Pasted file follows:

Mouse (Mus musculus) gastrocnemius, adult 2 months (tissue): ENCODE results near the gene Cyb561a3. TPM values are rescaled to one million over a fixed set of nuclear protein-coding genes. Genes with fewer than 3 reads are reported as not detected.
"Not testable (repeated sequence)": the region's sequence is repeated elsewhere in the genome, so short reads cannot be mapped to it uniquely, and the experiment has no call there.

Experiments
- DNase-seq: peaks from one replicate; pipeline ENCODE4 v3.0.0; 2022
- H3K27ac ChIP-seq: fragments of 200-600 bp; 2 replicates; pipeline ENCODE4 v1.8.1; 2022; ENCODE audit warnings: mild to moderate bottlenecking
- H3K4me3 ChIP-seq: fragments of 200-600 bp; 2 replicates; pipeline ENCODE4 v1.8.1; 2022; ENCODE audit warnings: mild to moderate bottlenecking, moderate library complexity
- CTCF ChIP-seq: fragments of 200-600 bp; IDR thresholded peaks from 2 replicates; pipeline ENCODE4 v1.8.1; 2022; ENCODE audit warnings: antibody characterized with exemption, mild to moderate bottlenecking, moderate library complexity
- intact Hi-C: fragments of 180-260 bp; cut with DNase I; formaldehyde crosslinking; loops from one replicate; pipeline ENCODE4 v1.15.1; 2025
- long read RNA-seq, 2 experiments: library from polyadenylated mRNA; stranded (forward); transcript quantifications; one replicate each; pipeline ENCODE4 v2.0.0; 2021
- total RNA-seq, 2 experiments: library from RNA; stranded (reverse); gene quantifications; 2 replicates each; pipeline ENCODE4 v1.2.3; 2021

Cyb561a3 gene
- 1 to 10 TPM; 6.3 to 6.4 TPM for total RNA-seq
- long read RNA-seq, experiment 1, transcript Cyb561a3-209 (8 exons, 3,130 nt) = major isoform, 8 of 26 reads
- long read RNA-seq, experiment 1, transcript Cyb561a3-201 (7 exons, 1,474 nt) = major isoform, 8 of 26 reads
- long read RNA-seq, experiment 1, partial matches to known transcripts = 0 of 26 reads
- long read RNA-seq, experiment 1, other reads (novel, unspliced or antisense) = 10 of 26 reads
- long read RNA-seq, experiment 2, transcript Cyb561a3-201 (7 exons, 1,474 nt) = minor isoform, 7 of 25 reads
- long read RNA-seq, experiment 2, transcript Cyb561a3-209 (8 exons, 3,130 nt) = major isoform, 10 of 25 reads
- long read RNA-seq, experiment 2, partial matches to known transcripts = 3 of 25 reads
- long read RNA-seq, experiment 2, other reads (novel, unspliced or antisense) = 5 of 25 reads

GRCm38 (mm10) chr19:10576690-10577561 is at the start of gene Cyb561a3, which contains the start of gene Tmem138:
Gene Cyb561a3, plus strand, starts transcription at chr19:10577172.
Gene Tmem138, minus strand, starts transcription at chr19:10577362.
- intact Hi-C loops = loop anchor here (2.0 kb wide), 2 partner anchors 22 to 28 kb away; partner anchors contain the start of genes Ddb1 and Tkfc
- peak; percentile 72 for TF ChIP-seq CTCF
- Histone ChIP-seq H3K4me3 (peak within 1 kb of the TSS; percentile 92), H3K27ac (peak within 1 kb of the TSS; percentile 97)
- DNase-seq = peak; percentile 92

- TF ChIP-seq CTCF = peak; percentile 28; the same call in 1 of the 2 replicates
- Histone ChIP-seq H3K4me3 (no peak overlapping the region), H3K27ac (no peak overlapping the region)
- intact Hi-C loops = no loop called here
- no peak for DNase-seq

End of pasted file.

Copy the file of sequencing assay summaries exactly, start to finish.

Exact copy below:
Mouse (Mus musculus) gastrocnemius, adult 2 months (tissue): ENCODE results near the gene Cyb561a3. TPM values are rescaled to one million over a fixed set of nuclear protein-coding genes. Genes with fewer than 3 reads are reported as not detected.
"Not testable (repeated sequence)": the region's sequence is repeated elsewhere in the genome, so short reads cannot be mapped to it uniquely, and the experiment has no call there.

Experiments
- DNase-seq: peaks from one replicate; pipeline ENCODE4 v3.0.0; 2022
- H3K27ac ChIP-seq: fragments of 200-600 bp; 2 replicates; pipeline ENCODE4 v1.8.1; 2022; ENCODE audit warnings: mild to moderate bottlenecking
- H3K4me3 ChIP-seq: fragments of 200-600 bp; 2 replicates; pipeline ENCODE4 v1.8.1; 2022; ENCODE audit warnings: mild to moderate bottlenecking, moderate library complexity
- CTCF ChIP-seq: fragments of 200-600 bp; IDR thresholded peaks from 2 replicates; pipeline ENCODE4 v1.8.1; 2022; ENCODE audit warnings: antibody characterized with exemption, mild to moderate bottlenecking, moderate library complexity
- intact Hi-C: fragments of 180-260 bp; cut with DNase I; formaldehyde crosslinking; loops from one replicate; pipeline ENCODE4 v1.15.1; 2025
- long read RNA-seq, 2 experiments: library from polyadenylated mRNA; stranded (forward); transcript quantifications; one replicate each; pipeline ENCODE4 v2.0.0; 2021
- total RNA-seq, 2 experiments: library from RNA; stranded (reverse); gene quantifications; 2 replicates each; pipeline ENCODE4 v1.2.3; 2021

Cyb561a3 gene
- 1 to 10 TPM; 6.3 to 6.4 TPM for total RNA-seq
- long read RNA-seq, experiment 1, transcript Cyb561a3-209 (8 exons, 3,130 nt) = major isoform, 8 of 26 reads
- long read RNA-seq, experiment 1, transcript Cyb561a3-201 (7 exons, 1,474 nt) = major isoform, 8 of 26 reads
- long read RNA-seq, experiment 1, partial matches to known transcripts = 0 of 26 reads
- long read RNA-seq, experiment 1, other reads (novel, unspliced or antisense) = 10 of 26 reads
- long read RNA-seq, experiment 2, transcript Cyb561a3-201 (7 exons, 1,474 nt) = minor isoform, 7 of 25 reads
- long read RNA-seq, experiment 2, transcript Cyb561a3-209 (8 exons, 3,130 nt) = major isoform, 10 of 25 reads
- long read RNA-seq, experiment 2, partial matches to known transcripts = 3 of 25 reads
- long read RNA-seq, experiment 2, other reads (novel, unspliced or antisense) = 5 of 25 reads

GRCm38 (mm10) chr19:10576690-10577561 is at the start of gene Cyb561a3, which contains the start of gene Tmem138:
Gene Cyb561a3, plus strand, starts transcription at chr19:10577172.
Gene Tmem138, minus strand, starts transcription at chr19:10577362.
- intact Hi-C loops = loop anchor here (2.0 kb wide), 2 partner anchors 22 to 28 kb away; partner anchors contain the start of genes Ddb1 and Tkfc
- peak; percentile 72 for TF ChIP-seq CTCF
- Histone ChIP-seq H3K4me3 (peak within 1 kb of the TSS; percentile 92), H3K27ac (peak within 1 kb of the TSS; percentile 97)
- DNase-seq = peak; percentile 92

- TF ChIP-seq CTCF = peak; percentile 28; the same call in 1 of the 2 replicates
- Histone ChIP-seq H3K4me3 (no peak overlapping the region), H3K27ac (no peak overlapping the region)
- intact Hi-C loops = no loop called here
- no peak for DNase-seq